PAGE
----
Quarter running with an inter-annual of 12% in local currency. Acceleration of volume since mid-2010, the gradual impact on revenues is the reason behind this evolution. The strong growth of Santander’s consumer finance had post organic growth as well as the entry of SEB in Germany and AIG in Poland. Positive impact of the six-months contribution of the polish banks accordingly. And also growth comfortably offset the foreign revenues in more mature markets particularly the cost of funding in the UK in corporate activity.

If we look at total income in the group, we see a slight drop in third quarter due to smaller ROI income in our corporate center because of the unfavorable context of this activity and also reduced dividends because of a seasonal effect.

Growth for the first nine months, however, has continued to rise up to 5.8%. This growth distinguishes us from our peer whose gross income is either flat or declining in the case of our European peers. Moreover, and it’s not just our income that’s grown more, but also the profitability of our balance sheet has grown particularly if we compare with our European peers.

As for cost, cost have grown high single-digit rate versus last year as a result of a highly diversified policy depending on markets and businesses. Over 70% of cost increases came from emerging countries where we are investing in order to capture future growth.

In Latin America, growth was connected to increased installed capacity. We have 200 more branches and 1,300 more employees than a year ago. We’ve also been launching new sales projects, been remodeling our point of sale, deploying new technology, et cetera. And today, if we must add some pressure in the signing of wage agreement and cost related to inflation in countries such as Brazil and Argentina, also in emerging countries, we have a perimeter effect mostly because of the integration of the Zachodni Bank. Most of the rest of the increase came from countries and unit where we are improving our franchises, are investing either in technology or in our commercial structures or in service improvement.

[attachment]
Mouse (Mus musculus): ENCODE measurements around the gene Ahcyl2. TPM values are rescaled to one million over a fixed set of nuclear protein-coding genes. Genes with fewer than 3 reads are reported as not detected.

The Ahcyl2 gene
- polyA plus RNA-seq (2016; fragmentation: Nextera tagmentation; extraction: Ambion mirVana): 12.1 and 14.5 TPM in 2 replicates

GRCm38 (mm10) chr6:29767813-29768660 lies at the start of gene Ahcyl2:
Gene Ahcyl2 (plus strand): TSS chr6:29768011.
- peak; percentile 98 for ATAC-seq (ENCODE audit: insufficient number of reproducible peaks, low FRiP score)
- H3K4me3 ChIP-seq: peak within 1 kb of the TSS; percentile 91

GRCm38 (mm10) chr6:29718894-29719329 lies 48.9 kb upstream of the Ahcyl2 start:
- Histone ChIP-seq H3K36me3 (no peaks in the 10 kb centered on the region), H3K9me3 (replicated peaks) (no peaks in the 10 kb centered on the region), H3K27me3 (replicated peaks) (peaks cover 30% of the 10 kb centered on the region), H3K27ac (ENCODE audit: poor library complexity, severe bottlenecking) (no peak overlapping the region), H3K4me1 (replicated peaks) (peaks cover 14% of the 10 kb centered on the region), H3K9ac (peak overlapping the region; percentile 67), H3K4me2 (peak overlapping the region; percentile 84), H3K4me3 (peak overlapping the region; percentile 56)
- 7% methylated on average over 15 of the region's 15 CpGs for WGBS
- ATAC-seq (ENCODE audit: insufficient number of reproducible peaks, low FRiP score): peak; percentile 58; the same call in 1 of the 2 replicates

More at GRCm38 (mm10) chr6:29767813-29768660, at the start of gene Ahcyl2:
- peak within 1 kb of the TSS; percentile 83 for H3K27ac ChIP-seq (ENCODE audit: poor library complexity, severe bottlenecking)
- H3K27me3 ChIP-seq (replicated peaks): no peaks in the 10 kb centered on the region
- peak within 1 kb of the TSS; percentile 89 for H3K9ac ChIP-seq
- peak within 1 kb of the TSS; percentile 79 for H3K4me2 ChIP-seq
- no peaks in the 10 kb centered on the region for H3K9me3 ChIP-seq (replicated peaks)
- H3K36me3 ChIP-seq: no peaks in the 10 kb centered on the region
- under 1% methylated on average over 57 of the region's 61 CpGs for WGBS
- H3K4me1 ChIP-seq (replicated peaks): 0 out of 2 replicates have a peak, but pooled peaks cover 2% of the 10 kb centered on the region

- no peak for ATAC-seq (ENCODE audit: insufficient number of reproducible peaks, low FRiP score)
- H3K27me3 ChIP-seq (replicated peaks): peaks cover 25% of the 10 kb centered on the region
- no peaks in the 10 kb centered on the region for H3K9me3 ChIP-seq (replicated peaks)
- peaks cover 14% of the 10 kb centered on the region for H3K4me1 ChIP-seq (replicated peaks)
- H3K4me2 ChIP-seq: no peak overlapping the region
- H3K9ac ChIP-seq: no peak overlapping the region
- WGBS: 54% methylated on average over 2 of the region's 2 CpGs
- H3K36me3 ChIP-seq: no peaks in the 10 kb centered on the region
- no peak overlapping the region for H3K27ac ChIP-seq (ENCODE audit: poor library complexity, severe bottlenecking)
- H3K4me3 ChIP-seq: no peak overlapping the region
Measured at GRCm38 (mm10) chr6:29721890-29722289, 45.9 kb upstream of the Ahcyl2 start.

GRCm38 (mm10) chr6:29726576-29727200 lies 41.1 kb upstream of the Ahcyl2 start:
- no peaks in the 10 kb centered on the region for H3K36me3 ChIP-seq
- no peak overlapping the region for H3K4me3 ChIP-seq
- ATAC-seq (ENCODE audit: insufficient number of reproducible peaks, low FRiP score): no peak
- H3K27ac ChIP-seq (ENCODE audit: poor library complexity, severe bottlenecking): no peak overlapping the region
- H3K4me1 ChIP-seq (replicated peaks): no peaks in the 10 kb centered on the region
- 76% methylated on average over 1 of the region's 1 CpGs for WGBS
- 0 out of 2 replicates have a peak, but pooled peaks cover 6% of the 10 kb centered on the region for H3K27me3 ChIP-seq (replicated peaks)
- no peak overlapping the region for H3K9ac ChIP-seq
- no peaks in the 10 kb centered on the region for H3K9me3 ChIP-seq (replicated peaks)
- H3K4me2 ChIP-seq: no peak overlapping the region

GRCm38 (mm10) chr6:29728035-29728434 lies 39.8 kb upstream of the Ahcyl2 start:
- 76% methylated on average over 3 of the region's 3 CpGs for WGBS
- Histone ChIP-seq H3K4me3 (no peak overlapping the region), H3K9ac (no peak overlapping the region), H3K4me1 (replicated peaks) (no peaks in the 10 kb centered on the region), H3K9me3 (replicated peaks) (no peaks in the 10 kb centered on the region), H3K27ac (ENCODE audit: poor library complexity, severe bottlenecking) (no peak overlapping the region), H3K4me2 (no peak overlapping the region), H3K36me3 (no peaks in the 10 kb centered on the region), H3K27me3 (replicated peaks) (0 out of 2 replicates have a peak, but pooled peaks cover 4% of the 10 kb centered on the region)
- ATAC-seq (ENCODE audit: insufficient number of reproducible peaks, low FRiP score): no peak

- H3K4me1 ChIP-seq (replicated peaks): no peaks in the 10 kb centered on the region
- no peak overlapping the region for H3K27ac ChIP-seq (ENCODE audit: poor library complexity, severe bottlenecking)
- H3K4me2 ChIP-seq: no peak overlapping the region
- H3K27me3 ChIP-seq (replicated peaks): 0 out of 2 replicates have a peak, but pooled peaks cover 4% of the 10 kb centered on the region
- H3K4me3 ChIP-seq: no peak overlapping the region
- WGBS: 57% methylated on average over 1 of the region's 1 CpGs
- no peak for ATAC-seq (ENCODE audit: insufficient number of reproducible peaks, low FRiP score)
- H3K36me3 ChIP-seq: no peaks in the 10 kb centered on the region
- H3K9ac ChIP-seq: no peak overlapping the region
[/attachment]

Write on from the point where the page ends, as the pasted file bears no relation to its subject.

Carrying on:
Finally, in our retail units in Spain and Portugal, costs are declining at nominal rates between 1% and 2%. Overall, our cost income ratio has enabled us to continue to pay out the investment planned, and to continue to be the best in class in cost income ratio. We are second amongst our peer ahead of all our European competitors. And as a result, our cost income ratio is 14 percentage points better than the average.

Loan loss provisions, our five provisions the last two quarters show the declining consumption of generic provision specifically on average EUR35 million in comparison with an average of EUR500 million in the previous five quarters. As a result, in the first nine months, we have released EUR800 million less in general provisions and in 2010, which offset the drop in specific provisions for the whole of the group. And that resulted, both effects, was our total net provisions in the year were at a similar level to last year’s; still high due to the cycle in some units. Specifically, there’s been increases in our retail businesses in Spain, Portugal and Brazil offset by the decline in Santander Consumer Finance and Sovereign, the UK and Latin America except for Brazil.